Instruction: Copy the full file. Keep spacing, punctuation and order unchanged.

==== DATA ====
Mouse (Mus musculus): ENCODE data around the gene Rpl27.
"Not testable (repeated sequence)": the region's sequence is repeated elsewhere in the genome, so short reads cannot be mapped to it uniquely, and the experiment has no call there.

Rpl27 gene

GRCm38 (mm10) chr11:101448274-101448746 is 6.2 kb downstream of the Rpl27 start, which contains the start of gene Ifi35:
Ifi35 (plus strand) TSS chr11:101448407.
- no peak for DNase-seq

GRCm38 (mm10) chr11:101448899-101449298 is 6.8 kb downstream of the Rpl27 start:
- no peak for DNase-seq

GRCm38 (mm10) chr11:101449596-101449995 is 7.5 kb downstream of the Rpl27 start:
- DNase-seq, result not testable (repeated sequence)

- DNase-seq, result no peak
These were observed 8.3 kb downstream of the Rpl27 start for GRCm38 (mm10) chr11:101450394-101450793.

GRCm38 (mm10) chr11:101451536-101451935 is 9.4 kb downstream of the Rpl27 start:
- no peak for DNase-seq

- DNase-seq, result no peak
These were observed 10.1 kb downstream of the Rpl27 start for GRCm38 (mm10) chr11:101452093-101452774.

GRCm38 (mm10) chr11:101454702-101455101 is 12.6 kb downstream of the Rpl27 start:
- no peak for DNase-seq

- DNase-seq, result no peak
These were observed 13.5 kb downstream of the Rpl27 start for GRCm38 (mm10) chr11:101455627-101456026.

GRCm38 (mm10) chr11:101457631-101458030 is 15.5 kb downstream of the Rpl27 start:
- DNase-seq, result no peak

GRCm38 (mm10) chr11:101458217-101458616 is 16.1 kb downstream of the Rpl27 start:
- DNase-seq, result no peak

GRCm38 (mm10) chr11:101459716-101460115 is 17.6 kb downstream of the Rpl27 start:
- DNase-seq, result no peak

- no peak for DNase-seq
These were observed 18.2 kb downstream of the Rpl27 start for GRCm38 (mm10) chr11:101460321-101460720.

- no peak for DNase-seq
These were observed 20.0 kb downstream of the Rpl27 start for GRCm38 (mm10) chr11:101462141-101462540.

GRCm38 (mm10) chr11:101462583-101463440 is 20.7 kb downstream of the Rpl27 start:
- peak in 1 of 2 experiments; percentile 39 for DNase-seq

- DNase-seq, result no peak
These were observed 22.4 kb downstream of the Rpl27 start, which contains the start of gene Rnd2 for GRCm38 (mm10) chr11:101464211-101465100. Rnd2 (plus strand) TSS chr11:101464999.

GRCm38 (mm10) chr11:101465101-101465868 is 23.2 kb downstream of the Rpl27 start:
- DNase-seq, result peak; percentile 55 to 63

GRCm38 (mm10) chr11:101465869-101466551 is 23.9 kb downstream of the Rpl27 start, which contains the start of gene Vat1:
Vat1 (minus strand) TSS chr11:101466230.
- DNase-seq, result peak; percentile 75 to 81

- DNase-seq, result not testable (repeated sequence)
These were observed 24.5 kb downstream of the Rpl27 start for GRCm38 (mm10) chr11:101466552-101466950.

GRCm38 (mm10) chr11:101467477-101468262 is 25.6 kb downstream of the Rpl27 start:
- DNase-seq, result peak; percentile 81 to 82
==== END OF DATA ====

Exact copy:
Mouse (Mus musculus): ENCODE data around the gene Rpl27.
"Not testable (repeated sequence)": the region's sequence is repeated elsewhere in the genome, so short reads cannot be mapped to it uniquely, and the experiment has no call there.

Rpl27 gene

GRCm38 (mm10) chr11:101448274-101448746 is 6.2 kb downstream of the Rpl27 start, which contains the start of gene Ifi35:
Ifi35 (plus strand) TSS chr11:101448407.
- no peak for DNase-seq

GRCm38 (mm10) chr11:101448899-101449298 is 6.8 kb downstream of the Rpl27 start:
- no peak for DNase-seq

GRCm38 (mm10) chr11:101449596-101449995 is 7.5 kb downstream of the Rpl27 start:
- DNase-seq, result not testable (repeated sequence)

- DNase-seq, result no peak
These were observed 8.3 kb downstream of the Rpl27 start for GRCm38 (mm10) chr11:101450394-101450793.

GRCm38 (mm10) chr11:101451536-101451935 is 9.4 kb downstream of the Rpl27 start:
- no peak for DNase-seq

- DNase-seq, result no peak
These were observed 10.1 kb downstream of the Rpl27 start for GRCm38 (mm10) chr11:101452093-101452774.

GRCm38 (mm10) chr11:101454702-101455101 is 12.6 kb downstream of the Rpl27 start:
- no peak for DNase-seq

- DNase-seq, result no peak
These were observed 13.5 kb downstream of the Rpl27 start for GRCm38 (mm10) chr11:101455627-101456026.

GRCm38 (mm10) chr11:101457631-101458030 is 15.5 kb downstream of the Rpl27 start:
- DNase-seq, result no peak

GRCm38 (mm10) chr11:101458217-101458616 is 16.1 kb downstream of the Rpl27 start:
- DNase-seq, result no peak

GRCm38 (mm10) chr11:101459716-101460115 is 17.6 kb downstream of the Rpl27 start:
- DNase-seq, result no peak

- no peak for DNase-seq
These were observed 18.2 kb downstream of the Rpl27 start for GRCm38 (mm10) chr11:101460321-101460720.

- no peak for DNase-seq
These were observed 20.0 kb downstream of the Rpl27 start for GRCm38 (mm10) chr11:101462141-101462540.

GRCm38 (mm10) chr11:101462583-101463440 is 20.7 kb downstream of the Rpl27 start:
- peak in 1 of 2 experiments; percentile 39 for DNase-seq

- DNase-seq, result no peak
These were observed 22.4 kb downstream of the Rpl27 start, which contains the start of gene Rnd2 for GRCm38 (mm10) chr11:101464211-101465100. Rnd2 (plus strand) TSS chr11:101464999.

GRCm38 (mm10) chr11:101465101-101465868 is 23.2 kb downstream of the Rpl27 start:
- DNase-seq, result peak; percentile 55 to 63

GRCm38 (mm10) chr11:101465869-101466551 is 23.9 kb downstream of the Rpl27 start, which contains the start of gene Vat1:
Vat1 (minus strand) TSS chr11:101466230.
- DNase-seq, result peak; percentile 75 to 81

- DNase-seq, result not testable (repeated sequence)
These were observed 24.5 kb downstream of the Rpl27 start for GRCm38 (mm10) chr11:101466552-101466950.

GRCm38 (mm10) chr11:101467477-101468262 is 25.6 kb downstream of the Rpl27 start:
- DNase-seq, result peak; percentile 81 to 82